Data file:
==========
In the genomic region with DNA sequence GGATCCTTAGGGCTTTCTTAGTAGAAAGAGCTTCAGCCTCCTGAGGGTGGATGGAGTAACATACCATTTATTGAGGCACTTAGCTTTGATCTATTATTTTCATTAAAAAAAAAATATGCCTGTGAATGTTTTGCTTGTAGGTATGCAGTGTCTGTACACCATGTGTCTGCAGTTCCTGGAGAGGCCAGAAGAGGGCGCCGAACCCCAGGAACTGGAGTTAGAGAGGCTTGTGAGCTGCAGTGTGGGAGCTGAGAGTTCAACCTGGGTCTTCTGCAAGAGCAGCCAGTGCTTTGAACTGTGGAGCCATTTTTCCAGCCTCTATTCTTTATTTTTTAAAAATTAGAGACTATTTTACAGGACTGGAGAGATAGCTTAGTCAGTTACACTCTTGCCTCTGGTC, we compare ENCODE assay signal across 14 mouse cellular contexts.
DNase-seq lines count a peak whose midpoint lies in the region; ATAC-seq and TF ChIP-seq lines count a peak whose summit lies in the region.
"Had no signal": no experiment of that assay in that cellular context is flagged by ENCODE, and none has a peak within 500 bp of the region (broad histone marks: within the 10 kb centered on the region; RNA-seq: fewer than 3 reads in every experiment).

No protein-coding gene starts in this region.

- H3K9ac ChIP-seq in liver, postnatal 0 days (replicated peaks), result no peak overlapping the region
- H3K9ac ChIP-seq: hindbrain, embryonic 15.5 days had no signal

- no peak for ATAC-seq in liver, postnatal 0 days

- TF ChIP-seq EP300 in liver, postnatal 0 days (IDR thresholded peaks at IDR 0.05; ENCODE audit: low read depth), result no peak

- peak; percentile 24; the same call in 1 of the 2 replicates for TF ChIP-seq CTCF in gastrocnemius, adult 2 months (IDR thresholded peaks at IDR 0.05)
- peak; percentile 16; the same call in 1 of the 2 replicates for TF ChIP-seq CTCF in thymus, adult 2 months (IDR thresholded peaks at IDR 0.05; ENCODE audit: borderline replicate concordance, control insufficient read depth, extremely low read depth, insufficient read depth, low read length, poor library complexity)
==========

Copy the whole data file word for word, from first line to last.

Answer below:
In the genomic region with DNA sequence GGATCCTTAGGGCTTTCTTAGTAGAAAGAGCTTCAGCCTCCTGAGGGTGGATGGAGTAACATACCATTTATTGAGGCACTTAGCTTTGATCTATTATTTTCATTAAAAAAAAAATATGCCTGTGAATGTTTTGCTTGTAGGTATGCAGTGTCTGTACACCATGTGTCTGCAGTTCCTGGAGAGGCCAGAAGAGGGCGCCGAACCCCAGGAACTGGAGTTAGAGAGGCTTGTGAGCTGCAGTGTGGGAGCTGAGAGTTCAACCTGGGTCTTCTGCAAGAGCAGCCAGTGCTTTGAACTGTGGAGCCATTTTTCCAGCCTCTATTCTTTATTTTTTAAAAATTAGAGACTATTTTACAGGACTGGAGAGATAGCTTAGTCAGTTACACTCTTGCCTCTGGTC, we compare ENCODE assay signal across 14 mouse cellular contexts.
DNase-seq lines count a peak whose midpoint lies in the region; ATAC-seq and TF ChIP-seq lines count a peak whose summit lies in the region.
"Had no signal": no experiment of that assay in that cellular context is flagged by ENCODE, and none has a peak within 500 bp of the region (broad histone marks: within the 10 kb centered on the region; RNA-seq: fewer than 3 reads in every experiment).

No protein-coding gene starts in this region.

- H3K9ac ChIP-seq in liver, postnatal 0 days (replicated peaks), result no peak overlapping the region
- H3K9ac ChIP-seq: hindbrain, embryonic 15.5 days had no signal

- no peak for ATAC-seq in liver, postnatal 0 days

- TF ChIP-seq EP300 in liver, postnatal 0 days (IDR thresholded peaks at IDR 0.05; ENCODE audit: low read depth), result no peak

- peak; percentile 24; the same call in 1 of the 2 replicates for TF ChIP-seq CTCF in gastrocnemius, adult 2 months (IDR thresholded peaks at IDR 0.05)
- peak; percentile 16; the same call in 1 of the 2 replicates for TF ChIP-seq CTCF in thymus, adult 2 months (IDR thresholded peaks at IDR 0.05; ENCODE audit: borderline replicate concordance, control insufficient read depth, extremely low read depth, insufficient read depth, low read length, poor library complexity)